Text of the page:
The district’s drug and alcohol prevention policies were also placed under a microscope, as board members urged administrators to more closely evaluate the district’s current efforts and put forth a plan that will improve upon them. The board also questioned why the school had yet to hold a planned community coalition meeting on drug and alcohol prevention.

“We did a lot of talking about it, but not a lot happened,” said Miller.

The board said that they wanted to consider implementing a program called “Too Good for Drugs” that has been used elsewhere on Long Island.

Nichols also requested that the board consider ways in which they could help promote the district’s new International Baccalaureate Diploma program. The IB program also came up at the meeting as administrators told board members they would like to find ways to introduce many of the IB concepts at the elementary and middle school level.

Dr. Gratto also asked that the administrators conduct a more thorough analysis of the district’s extracurricular activities, in order to figure out which clubs were worth maintaining and which were not being utilized.

As part of an increasing interest in the District English as a Second Language student community, the board asked that school officials try and print the academic calendar in Spanish as well as English. This will allow Spanish-speaking parents to have more advanced notification of events designed to aid the ESL community, which has tended to under perform in key academic areas.

The annual ritual, which looks to help the board decide on its direction for the next year, came at a time when the school is seeing leadership changes at its highest levels. Last month, the Sag Harbor School District hired John O’Keefe to replace Janet Verneuille as its business manager. Just last week, Dr. Gratto resigned from his position as superintendent after four years.

Dr. Gratto, though, found himself setting goals for his replacement on Monday, and did not seem shy about it. At one point, he recommended to Lisa Scheffer, the district’s Director of Pupil Personnel Services and Special Education, that she lower her costs and perhaps bring the district’s special education numbers below the statewide average.

“Thank you John,” she responded, a little sarcastically.

“Parting words,” someone else called out.

Call to Nix the Dogs

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By David McCabe

If the crowd that showed up at the Sag Harbor School Board’s special session on Monday is to be believed, the board has thrown the students of Pierson High school to the dogs.

At a meeting otherwise expected to be short and devoted mostly to personnel matters, the public input portion of the session was dominated by critics of the board’s decision to allow drug-sniffing dogs into the halls of the Pierson High School and Middle School building.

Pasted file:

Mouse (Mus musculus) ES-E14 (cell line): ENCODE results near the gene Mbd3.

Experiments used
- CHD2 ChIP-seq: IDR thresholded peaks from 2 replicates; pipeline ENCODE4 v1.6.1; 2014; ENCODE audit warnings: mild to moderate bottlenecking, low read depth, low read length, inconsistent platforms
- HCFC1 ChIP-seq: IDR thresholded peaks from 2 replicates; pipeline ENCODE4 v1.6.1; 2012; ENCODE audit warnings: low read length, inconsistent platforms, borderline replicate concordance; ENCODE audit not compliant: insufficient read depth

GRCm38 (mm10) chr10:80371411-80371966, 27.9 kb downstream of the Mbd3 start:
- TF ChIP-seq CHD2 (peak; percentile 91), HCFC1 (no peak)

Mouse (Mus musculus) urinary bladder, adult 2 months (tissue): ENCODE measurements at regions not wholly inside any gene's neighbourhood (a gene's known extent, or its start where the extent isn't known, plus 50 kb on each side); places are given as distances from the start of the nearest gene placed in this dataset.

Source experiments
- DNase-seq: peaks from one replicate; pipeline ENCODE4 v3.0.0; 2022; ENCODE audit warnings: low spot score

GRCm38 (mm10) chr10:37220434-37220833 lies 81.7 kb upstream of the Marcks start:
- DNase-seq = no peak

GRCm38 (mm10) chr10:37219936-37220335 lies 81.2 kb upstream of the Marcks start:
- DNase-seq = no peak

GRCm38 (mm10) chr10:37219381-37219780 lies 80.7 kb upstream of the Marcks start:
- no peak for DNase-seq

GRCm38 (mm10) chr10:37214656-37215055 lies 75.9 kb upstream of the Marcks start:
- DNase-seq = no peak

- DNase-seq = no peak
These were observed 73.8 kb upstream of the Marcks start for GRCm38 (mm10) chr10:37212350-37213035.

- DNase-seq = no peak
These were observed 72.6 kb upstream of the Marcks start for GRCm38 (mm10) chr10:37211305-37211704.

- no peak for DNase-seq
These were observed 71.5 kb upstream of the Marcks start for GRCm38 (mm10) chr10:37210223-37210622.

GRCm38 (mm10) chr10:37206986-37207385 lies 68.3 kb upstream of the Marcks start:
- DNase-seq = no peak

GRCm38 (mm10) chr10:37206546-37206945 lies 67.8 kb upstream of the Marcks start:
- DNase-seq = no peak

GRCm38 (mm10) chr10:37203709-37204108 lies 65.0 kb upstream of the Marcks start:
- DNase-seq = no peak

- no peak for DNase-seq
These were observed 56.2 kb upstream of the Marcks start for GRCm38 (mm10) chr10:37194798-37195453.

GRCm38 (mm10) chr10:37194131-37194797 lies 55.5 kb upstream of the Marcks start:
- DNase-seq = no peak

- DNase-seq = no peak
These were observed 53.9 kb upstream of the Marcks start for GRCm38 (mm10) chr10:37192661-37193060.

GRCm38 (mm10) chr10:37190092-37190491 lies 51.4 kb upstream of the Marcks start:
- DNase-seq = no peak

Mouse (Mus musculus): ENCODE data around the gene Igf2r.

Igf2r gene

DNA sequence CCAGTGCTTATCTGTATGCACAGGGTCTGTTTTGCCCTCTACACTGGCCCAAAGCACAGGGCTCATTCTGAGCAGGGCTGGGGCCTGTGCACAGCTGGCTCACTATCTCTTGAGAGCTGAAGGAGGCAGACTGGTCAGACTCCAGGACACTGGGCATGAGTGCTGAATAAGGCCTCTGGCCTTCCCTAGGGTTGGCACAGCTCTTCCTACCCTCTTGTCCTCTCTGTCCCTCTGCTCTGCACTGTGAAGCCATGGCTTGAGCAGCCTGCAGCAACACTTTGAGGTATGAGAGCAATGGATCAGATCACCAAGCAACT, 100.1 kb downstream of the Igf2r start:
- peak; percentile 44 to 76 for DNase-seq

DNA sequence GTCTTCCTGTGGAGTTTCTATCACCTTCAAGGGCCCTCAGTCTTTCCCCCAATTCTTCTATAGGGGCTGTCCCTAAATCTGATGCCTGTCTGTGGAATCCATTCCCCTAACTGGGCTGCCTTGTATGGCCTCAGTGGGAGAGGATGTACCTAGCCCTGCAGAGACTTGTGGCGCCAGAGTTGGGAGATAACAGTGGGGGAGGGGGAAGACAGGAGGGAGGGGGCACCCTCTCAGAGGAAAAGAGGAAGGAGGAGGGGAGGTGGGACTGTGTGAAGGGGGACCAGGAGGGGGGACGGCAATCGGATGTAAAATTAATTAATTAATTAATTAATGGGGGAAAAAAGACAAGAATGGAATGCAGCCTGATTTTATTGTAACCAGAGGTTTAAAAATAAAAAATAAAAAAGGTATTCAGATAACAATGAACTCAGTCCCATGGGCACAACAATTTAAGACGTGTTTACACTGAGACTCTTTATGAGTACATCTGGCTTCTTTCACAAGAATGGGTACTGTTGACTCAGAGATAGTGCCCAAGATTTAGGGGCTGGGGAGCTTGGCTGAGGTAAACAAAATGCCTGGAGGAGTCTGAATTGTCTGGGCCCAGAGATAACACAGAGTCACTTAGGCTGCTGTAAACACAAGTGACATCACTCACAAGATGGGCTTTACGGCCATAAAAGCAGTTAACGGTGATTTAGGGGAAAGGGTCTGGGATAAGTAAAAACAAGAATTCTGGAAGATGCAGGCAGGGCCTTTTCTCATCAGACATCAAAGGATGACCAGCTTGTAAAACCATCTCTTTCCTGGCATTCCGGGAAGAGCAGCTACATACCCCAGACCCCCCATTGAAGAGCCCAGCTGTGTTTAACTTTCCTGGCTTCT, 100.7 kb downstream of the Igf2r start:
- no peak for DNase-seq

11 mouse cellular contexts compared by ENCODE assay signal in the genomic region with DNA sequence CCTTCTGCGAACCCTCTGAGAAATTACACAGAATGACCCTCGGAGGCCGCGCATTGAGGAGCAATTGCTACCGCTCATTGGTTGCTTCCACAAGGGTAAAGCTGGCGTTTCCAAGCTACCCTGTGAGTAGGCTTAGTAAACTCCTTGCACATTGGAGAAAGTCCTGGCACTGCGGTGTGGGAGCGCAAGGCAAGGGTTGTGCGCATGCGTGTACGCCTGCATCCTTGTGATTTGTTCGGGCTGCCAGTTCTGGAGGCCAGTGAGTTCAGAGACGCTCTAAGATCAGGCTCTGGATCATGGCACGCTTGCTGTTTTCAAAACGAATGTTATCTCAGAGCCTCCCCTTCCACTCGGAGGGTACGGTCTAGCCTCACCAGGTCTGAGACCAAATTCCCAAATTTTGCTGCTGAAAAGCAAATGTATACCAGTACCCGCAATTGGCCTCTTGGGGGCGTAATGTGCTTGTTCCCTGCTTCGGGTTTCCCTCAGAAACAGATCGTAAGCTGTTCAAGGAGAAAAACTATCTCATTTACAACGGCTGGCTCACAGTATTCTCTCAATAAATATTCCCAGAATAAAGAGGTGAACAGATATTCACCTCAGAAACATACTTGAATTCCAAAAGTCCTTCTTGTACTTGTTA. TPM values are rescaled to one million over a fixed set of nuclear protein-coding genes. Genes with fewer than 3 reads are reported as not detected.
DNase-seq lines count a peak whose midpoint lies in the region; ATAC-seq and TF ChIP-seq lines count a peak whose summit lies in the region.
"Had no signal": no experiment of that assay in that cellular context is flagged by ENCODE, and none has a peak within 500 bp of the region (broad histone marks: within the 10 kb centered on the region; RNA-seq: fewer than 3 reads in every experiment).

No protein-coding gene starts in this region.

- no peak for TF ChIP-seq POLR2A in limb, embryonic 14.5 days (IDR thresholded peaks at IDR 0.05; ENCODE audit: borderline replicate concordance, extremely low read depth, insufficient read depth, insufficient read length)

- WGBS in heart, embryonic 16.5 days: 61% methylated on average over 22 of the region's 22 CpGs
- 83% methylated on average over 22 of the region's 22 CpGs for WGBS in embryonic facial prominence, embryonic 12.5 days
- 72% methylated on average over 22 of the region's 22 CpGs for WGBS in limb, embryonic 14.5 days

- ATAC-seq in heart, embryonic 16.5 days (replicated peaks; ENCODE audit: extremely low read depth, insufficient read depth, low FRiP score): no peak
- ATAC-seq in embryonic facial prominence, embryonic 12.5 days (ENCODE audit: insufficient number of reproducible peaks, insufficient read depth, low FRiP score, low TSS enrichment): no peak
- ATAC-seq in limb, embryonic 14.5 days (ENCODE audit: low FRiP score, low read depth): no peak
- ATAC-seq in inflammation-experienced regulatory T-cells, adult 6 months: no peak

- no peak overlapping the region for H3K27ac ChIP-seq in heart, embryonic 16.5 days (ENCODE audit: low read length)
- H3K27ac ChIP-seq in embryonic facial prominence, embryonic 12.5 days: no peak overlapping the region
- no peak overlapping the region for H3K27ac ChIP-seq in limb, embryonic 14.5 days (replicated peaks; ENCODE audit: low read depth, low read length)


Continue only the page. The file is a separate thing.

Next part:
The most vocal in his opposition was former Pierson principal Bob Schneider, who stood and read a letter he said he had prepared for publication in the Express, but had not sent. He said at the beginning of his remarks that he had hoped that the board’s approval of the dogs policy would not actually result in searches being conducted.

“I naively assumed that the dogs would not come,” he said, “but they did come.”

His primary objection, he said, was that he did not believe the board had considered drug prevention research that indicates that drug-sniffing dogs do not prevent students from using illegal drugs.

“What was missing from consideration by the district was the evidence of what works to prevent drug use in schools,” he said. There is “not a shred” of evidence to suggest that using dogs would help curb drug use at the school, he claimed.

He also said he had sent pertinent research to board members, and accused them of not paying attention to important studies in the field of drug prevention.

Walter Wilcoxen, a board member and former board president, shot back that he had read the research that Schneider had sent and said he believed that its findings were consistent with the board’s decision.

“One of the points in that monograph, and this is just a small point, is that one of the first things you can do is ensure that the rules are enforced,” he said, going on to say that the dogs were a form of enforcement.

While other board members defended their decision, some also admitted they had not been proactive enough on the issue of drug prevention.